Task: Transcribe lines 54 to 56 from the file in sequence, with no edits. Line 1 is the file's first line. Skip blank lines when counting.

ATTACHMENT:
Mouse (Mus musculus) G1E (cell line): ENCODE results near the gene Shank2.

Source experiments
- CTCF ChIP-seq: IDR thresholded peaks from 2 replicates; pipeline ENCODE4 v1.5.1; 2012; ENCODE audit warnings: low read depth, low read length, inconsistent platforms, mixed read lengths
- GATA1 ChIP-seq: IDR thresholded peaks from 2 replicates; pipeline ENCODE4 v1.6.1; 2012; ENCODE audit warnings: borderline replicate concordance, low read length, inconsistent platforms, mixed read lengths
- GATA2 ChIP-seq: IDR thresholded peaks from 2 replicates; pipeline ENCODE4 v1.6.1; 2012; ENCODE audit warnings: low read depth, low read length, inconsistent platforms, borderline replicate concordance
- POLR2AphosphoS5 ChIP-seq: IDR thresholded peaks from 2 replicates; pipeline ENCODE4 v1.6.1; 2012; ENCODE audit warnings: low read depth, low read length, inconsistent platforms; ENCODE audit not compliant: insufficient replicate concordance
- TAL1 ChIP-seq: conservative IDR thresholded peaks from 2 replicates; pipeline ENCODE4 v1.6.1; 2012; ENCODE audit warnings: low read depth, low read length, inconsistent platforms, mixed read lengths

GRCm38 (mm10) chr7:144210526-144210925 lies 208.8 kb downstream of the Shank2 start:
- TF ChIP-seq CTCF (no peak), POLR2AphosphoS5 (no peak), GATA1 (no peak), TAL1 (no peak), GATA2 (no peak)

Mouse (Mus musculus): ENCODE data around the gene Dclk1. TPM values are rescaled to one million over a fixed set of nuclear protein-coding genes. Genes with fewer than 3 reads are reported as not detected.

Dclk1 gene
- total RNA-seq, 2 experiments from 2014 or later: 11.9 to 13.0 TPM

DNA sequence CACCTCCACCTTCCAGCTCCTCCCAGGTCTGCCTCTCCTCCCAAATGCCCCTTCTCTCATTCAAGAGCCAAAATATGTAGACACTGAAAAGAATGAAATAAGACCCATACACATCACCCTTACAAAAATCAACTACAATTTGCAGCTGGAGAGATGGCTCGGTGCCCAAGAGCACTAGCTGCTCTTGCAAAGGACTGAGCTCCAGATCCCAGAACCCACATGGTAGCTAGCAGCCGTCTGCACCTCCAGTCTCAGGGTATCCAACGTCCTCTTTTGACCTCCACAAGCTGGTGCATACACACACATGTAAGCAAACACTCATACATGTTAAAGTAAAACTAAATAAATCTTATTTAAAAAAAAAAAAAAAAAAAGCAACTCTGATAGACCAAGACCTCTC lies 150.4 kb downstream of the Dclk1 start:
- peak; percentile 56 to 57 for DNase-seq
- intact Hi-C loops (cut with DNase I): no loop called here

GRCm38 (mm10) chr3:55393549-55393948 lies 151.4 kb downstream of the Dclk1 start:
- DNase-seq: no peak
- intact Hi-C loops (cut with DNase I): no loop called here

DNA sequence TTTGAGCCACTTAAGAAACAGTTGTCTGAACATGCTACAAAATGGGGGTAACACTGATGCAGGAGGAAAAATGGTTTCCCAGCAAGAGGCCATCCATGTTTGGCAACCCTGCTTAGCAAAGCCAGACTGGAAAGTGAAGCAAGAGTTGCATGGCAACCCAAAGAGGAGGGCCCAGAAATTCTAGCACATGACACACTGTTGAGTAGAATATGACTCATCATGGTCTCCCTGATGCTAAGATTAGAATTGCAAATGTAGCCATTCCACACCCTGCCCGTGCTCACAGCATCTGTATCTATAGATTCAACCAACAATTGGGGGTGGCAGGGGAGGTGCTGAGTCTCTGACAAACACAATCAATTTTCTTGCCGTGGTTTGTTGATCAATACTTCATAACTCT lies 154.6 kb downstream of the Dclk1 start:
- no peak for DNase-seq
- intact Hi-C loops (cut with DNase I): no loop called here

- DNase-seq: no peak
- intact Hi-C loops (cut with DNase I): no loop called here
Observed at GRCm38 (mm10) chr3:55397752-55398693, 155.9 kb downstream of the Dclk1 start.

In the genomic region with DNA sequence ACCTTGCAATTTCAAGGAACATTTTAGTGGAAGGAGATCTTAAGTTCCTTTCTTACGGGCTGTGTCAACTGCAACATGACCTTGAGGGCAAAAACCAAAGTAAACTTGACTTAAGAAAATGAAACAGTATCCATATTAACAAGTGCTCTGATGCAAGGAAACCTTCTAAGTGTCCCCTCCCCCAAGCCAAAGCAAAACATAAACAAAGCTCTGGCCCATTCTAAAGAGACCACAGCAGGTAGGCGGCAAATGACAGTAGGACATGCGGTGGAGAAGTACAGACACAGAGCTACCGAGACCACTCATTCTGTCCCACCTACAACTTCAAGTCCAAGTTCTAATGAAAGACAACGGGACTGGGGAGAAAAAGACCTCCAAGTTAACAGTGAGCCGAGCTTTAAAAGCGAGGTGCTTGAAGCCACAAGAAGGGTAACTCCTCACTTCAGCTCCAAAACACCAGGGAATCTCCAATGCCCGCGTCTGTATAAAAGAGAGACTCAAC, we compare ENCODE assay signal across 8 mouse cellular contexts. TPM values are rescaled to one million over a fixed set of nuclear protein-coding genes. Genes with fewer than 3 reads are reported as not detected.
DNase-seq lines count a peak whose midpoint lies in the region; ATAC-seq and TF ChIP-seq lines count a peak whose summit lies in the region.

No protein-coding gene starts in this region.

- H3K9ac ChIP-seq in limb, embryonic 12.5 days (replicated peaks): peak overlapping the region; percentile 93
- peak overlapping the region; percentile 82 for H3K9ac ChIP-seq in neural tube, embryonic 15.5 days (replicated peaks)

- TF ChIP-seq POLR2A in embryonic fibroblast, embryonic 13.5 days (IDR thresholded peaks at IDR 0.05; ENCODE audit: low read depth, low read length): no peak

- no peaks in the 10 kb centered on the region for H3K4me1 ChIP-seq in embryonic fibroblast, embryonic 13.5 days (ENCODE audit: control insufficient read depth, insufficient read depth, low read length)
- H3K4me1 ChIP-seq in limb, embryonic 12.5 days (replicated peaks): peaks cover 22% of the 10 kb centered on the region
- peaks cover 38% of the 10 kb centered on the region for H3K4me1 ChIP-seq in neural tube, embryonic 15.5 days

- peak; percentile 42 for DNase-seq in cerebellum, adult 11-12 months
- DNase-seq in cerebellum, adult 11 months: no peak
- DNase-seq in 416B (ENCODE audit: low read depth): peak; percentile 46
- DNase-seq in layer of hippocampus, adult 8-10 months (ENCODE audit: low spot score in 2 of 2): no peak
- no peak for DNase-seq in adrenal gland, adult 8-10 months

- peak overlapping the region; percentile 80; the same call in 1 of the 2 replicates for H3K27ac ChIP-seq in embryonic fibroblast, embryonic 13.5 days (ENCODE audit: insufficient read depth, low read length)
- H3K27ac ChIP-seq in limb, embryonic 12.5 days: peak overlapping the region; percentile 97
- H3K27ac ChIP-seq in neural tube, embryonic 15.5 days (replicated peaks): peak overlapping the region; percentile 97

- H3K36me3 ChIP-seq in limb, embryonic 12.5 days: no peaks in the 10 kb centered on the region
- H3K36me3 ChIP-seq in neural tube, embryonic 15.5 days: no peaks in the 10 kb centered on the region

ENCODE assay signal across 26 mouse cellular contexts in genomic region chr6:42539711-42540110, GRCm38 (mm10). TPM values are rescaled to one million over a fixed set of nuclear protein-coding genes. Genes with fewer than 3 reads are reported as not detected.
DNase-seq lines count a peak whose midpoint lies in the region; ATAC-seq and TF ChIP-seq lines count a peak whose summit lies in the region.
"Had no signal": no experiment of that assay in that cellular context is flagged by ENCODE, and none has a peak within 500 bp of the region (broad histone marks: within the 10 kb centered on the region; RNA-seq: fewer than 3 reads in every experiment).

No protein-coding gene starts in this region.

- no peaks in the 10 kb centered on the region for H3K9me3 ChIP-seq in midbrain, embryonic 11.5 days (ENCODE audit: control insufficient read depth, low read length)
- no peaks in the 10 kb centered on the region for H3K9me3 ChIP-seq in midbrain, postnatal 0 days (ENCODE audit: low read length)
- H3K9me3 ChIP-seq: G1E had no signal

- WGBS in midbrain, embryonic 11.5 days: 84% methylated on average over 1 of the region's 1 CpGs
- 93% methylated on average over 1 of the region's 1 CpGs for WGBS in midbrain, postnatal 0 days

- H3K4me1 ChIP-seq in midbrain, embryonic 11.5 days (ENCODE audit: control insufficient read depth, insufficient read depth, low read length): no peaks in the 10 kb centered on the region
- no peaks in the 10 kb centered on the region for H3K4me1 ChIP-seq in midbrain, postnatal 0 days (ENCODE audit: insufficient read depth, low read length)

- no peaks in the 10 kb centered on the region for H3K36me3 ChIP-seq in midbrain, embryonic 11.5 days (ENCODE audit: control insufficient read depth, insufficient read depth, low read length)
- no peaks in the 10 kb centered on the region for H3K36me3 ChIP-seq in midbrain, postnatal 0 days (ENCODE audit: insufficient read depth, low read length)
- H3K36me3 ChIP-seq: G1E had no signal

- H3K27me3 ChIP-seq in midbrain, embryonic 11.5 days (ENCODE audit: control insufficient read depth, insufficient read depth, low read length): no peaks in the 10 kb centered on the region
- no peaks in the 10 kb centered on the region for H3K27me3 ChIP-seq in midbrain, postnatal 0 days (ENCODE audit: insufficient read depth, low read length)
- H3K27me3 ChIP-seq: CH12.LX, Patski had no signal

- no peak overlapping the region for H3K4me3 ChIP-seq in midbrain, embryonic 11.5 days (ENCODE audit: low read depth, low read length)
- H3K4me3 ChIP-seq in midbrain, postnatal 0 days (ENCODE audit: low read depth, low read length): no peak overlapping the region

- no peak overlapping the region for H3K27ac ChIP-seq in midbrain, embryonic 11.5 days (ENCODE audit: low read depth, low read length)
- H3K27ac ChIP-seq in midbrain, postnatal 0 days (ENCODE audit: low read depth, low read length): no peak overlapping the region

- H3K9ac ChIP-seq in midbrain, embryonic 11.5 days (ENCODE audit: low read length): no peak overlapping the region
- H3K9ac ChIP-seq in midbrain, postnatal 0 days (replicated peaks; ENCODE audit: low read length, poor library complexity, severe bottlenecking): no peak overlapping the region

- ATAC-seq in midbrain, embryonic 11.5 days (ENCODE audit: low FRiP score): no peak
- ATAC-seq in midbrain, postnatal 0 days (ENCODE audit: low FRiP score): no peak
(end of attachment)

- no peaks in the 10 kb centered on the region for H3K4me1 ChIP-seq in midbrain, postnatal 0 days (ENCODE audit: insufficient read depth, low read length)

- no peaks in the 10 kb centered on the region for H3K36me3 ChIP-seq in midbrain, embryonic 11.5 days (ENCODE audit: control insufficient read depth, insufficient read depth, low read length)
- no peaks in the 10 kb centered on the region for H3K36me3 ChIP-seq in midbrain, postnatal 0 days (ENCODE audit: insufficient read depth, low read length)